brdMaker, a DIY Pick and Place Machine

A small, desktop pick and place machine has obvious applications for hackerspaces, small companies, and even home labs. However, despite multiple efforts, no one has come up with a solution that’s both better and cheaper than buying a used, obsolete pick and place machine. [Mika]’s brdMaker is yet another attempt at a desktop chipshooter, and while the prototype isn’t done yet, it’s a fantastic build that might soon be found in your local electronics lab.

The easy part of any pick and place machine is a Cartesian frame. This has been done over and over again by the 3D printing and CNC communities, and the brdMaker is no exception. [Mika]’s robot is a 600 by 600 mm CNC frame powered by NEMA 23 motors. So far, so good.

The tricky part of a pick and place machine is working with the fiddly bits. This means feeders and machine vision. There are several different options for feeders including a ‘drag’ feeder that uses the vacuum nozzle tip to move a reel of parts along, and a slightly more complicated but vastly more professional feeder. A machine needs to see the parts it’s putting down, so [Mika] is using two cameras. One of these cameras is mounted on the toolhead and looks surprisingly similar to a USB microscope. The other camera is mounted in the frame of the machine to look at the bottom of a part. This camera uses 96 LEDs to illuminate the component and find its orientation.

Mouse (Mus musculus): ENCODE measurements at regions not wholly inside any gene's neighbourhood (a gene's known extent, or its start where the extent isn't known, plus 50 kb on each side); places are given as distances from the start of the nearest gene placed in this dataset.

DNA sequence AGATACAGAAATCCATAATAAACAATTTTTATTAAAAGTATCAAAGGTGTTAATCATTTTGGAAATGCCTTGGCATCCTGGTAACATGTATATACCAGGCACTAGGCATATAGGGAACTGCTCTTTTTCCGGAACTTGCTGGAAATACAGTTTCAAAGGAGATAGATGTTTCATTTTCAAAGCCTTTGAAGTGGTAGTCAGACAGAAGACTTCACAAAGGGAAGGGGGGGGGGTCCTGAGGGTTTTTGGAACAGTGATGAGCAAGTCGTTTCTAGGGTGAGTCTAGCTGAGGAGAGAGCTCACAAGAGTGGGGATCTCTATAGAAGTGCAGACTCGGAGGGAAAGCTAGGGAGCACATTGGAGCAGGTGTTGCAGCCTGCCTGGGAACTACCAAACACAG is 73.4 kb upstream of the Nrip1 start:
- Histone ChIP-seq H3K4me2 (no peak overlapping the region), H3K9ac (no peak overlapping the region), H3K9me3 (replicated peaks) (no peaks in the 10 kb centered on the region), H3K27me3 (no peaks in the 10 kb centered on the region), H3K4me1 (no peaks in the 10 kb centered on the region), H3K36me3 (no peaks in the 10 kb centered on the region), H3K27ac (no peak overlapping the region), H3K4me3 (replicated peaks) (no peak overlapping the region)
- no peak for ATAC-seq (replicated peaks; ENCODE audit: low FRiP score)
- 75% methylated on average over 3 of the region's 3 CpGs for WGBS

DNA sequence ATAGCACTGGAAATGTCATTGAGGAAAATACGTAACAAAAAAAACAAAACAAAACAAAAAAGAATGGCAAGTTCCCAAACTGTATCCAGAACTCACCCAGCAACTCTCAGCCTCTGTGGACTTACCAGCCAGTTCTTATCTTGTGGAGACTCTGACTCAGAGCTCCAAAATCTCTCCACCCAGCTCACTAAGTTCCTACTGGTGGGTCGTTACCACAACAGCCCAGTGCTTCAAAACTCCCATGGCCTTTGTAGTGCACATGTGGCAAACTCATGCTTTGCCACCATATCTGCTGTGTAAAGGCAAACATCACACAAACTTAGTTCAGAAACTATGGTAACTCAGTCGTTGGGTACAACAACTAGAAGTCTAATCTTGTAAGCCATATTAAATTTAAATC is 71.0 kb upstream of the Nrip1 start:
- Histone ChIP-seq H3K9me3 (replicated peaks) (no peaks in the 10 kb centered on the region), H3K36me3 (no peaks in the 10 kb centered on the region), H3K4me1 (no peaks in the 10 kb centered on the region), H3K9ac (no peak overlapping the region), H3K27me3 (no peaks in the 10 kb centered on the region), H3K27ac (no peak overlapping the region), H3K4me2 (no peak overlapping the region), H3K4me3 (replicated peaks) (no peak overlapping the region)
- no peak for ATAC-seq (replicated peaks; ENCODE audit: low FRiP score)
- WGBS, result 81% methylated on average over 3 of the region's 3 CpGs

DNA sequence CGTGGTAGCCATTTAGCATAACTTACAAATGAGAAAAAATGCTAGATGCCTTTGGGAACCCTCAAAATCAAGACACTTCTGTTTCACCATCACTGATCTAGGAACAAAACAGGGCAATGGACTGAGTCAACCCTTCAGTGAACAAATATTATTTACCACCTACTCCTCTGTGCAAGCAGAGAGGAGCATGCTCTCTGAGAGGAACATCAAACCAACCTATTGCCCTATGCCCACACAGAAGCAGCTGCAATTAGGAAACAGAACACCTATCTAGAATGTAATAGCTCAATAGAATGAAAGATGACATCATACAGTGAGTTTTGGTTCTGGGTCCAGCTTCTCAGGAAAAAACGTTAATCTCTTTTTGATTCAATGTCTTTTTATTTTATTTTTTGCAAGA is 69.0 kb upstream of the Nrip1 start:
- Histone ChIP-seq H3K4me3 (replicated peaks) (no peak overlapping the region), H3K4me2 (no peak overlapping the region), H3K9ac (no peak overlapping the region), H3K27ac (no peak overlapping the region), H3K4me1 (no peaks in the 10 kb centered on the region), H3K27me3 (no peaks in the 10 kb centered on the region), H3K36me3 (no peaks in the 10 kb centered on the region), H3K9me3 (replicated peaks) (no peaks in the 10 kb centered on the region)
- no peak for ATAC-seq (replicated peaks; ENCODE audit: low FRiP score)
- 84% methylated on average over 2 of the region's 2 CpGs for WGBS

[Mika]’s brdMaker still has a long way to go, but there are indications the market is ready for a cheap, easy to use desktop pick and place machine. The Chipsetter, an exquisitely designed pick and place machine revealed at last year’s NY Maker Faire┬áhad an unsuccessful Kickstarter, but they’re still chugging along.